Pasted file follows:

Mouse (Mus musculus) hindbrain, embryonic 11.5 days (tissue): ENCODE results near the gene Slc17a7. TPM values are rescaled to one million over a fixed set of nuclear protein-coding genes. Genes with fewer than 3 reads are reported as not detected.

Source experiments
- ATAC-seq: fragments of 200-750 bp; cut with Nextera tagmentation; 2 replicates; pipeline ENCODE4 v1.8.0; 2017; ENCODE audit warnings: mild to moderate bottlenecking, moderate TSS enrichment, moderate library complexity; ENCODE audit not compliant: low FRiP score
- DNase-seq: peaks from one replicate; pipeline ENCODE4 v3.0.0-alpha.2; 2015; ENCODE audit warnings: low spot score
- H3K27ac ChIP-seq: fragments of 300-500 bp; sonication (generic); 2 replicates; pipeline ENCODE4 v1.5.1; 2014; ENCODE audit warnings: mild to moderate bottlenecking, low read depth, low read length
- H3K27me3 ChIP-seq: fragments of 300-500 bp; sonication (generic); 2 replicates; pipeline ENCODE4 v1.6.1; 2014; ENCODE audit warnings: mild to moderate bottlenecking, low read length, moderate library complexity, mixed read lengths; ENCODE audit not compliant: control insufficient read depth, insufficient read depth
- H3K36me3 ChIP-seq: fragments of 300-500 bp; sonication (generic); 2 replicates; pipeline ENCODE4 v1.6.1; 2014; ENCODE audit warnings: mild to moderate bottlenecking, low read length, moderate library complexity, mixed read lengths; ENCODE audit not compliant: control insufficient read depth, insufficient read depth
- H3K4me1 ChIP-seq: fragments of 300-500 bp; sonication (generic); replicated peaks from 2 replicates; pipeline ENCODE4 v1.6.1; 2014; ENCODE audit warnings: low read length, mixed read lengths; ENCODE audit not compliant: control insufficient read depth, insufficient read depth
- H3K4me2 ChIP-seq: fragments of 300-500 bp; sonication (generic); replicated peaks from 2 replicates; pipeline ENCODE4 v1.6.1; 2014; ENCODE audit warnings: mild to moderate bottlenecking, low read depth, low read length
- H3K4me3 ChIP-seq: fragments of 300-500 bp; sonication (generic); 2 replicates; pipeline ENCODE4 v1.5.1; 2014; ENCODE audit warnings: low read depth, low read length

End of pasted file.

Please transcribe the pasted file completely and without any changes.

Mouse (Mus musculus) hindbrain, embryonic 11.5 days (tissue): ENCODE results near the gene Slc17a7. TPM values are rescaled to one million over a fixed set of nuclear protein-coding genes. Genes with fewer than 3 reads are reported as not detected.

Source experiments
- ATAC-seq: fragments of 200-750 bp; cut with Nextera tagmentation; 2 replicates; pipeline ENCODE4 v1.8.0; 2017; ENCODE audit warnings: mild to moderate bottlenecking, moderate TSS enrichment, moderate library complexity; ENCODE audit not compliant: low FRiP score
- DNase-seq: peaks from one replicate; pipeline ENCODE4 v3.0.0-alpha.2; 2015; ENCODE audit warnings: low spot score
- H3K27ac ChIP-seq: fragments of 300-500 bp; sonication (generic); 2 replicates; pipeline ENCODE4 v1.5.1; 2014; ENCODE audit warnings: mild to moderate bottlenecking, low read depth, low read length
- H3K27me3 ChIP-seq: fragments of 300-500 bp; sonication (generic); 2 replicates; pipeline ENCODE4 v1.6.1; 2014; ENCODE audit warnings: mild to moderate bottlenecking, low read length, moderate library complexity, mixed read lengths; ENCODE audit not compliant: control insufficient read depth, insufficient read depth
- H3K36me3 ChIP-seq: fragments of 300-500 bp; sonication (generic); 2 replicates; pipeline ENCODE4 v1.6.1; 2014; ENCODE audit warnings: mild to moderate bottlenecking, low read length, moderate library complexity, mixed read lengths; ENCODE audit not compliant: control insufficient read depth, insufficient read depth
- H3K4me1 ChIP-seq: fragments of 300-500 bp; sonication (generic); replicated peaks from 2 replicates; pipeline ENCODE4 v1.6.1; 2014; ENCODE audit warnings: low read length, mixed read lengths; ENCODE audit not compliant: control insufficient read depth, insufficient read depth
- H3K4me2 ChIP-seq: fragments of 300-500 bp; sonication (generic); replicated peaks from 2 replicates; pipeline ENCODE4 v1.6.1; 2014; ENCODE audit warnings: mild to moderate bottlenecking, low read depth, low read length
- H3K4me3 ChIP-seq: fragments of 300-500 bp; sonication (generic); 2 replicates; pipeline ENCODE4 v1.5.1; 2014; ENCODE audit warnings: low read depth, low read length